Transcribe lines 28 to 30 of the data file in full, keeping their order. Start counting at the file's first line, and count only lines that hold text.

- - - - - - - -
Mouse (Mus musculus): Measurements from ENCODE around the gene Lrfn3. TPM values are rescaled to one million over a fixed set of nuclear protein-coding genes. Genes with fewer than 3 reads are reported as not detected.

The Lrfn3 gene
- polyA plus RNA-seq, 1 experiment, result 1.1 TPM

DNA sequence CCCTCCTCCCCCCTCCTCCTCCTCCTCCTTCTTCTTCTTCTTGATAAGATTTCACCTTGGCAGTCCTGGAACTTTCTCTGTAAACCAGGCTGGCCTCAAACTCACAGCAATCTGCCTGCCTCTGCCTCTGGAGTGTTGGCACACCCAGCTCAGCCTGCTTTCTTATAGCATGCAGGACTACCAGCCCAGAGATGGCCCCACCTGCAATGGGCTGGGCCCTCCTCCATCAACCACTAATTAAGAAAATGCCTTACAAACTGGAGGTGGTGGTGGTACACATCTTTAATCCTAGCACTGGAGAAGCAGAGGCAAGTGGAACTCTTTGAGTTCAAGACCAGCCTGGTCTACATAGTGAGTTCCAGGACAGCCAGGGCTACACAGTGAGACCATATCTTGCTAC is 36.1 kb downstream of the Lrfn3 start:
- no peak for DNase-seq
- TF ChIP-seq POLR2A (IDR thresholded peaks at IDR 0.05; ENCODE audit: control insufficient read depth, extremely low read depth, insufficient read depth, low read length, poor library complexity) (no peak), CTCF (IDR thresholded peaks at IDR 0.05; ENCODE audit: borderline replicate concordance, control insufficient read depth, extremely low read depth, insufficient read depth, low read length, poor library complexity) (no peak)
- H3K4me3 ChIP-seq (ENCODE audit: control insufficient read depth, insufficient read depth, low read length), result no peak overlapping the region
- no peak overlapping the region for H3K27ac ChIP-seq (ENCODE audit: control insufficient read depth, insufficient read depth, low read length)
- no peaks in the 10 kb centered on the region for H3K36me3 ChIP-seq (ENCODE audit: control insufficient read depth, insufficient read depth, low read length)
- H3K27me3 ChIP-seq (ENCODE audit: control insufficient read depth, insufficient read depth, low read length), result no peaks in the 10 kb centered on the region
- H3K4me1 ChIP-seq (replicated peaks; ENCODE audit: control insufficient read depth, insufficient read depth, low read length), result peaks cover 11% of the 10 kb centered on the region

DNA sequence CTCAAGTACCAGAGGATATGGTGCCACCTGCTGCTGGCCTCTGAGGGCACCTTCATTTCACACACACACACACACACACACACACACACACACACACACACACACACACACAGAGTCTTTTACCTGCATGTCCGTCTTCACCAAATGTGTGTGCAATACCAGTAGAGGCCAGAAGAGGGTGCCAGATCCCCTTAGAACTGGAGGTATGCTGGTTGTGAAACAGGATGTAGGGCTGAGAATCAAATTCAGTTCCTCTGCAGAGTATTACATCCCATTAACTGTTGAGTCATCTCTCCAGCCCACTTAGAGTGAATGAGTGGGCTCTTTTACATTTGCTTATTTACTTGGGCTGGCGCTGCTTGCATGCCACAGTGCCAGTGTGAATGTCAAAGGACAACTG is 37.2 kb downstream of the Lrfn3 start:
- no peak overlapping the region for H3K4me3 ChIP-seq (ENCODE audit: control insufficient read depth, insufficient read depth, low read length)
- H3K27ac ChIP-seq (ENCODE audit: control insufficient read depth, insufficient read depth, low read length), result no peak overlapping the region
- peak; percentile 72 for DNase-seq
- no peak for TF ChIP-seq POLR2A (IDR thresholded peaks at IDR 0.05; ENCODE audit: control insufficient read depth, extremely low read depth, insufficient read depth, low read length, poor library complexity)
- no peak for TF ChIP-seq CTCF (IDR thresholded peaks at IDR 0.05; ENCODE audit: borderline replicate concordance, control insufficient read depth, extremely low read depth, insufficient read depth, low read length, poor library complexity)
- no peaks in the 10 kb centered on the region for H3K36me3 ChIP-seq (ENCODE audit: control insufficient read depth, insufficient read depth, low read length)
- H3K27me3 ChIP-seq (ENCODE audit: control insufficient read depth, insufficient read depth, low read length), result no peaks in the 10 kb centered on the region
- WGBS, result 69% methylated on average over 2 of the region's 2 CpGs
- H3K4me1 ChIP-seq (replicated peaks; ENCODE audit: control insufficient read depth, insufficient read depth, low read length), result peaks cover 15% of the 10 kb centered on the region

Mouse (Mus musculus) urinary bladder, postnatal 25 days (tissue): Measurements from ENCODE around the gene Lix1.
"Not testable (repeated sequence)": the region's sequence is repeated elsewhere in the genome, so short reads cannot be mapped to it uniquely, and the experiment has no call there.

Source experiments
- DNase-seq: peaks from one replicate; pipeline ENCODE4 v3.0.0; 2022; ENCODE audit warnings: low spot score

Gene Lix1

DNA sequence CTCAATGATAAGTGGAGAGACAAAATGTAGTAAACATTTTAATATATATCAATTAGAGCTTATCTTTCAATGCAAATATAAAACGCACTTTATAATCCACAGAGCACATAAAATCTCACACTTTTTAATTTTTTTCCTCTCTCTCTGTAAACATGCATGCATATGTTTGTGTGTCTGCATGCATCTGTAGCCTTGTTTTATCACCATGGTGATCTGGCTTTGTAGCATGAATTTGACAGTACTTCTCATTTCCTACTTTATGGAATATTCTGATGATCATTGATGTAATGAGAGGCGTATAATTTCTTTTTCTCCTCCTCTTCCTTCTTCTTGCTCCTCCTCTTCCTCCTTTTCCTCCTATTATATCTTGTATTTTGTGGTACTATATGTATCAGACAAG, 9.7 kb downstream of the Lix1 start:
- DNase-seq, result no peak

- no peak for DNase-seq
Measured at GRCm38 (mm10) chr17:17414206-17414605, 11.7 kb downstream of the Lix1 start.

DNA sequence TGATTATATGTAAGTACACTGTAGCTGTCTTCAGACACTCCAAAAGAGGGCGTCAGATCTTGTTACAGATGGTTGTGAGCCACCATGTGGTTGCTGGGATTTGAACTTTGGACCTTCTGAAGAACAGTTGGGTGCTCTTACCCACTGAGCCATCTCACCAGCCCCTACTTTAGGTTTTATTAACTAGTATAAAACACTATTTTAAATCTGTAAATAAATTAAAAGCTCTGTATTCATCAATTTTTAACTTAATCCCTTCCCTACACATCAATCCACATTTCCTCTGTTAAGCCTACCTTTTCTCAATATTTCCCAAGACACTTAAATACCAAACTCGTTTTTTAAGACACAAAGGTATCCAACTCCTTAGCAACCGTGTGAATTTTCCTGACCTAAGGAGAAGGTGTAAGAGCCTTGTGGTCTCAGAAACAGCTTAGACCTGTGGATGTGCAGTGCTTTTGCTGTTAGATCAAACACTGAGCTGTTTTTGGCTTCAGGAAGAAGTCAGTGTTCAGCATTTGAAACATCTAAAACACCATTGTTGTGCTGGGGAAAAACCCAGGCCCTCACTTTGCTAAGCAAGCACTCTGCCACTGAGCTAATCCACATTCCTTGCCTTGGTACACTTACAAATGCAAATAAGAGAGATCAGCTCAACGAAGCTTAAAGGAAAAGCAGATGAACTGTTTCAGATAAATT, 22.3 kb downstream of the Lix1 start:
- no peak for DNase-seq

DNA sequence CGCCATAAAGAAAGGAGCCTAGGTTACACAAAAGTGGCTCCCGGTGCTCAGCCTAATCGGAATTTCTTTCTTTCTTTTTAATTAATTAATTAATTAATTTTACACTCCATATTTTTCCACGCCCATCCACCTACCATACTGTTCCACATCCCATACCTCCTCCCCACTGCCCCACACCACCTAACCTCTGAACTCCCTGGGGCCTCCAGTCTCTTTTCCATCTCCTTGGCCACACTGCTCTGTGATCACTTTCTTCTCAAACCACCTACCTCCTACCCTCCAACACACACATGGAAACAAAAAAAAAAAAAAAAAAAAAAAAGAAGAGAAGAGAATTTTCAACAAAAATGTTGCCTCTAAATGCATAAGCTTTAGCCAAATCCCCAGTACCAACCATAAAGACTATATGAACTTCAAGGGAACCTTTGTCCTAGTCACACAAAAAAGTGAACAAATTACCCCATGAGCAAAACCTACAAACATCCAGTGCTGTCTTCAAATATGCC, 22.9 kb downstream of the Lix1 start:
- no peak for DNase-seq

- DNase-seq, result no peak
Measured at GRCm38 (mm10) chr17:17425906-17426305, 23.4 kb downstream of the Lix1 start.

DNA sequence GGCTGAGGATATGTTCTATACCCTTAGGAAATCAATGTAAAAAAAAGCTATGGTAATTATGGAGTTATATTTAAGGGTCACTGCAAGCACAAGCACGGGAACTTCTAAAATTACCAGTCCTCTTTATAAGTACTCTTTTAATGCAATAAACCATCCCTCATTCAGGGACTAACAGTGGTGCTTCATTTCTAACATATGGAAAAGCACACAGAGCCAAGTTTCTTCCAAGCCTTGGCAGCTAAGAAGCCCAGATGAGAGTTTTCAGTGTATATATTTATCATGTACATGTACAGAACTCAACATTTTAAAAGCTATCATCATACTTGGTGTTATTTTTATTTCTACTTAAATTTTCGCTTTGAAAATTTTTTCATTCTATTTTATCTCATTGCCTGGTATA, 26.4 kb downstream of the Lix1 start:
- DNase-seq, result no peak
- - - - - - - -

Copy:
- DNase-seq, result no peak

- no peak for DNase-seq
Measured at GRCm38 (mm10) chr17:17414206-17414605, 11.7 kb downstream of the Lix1 start.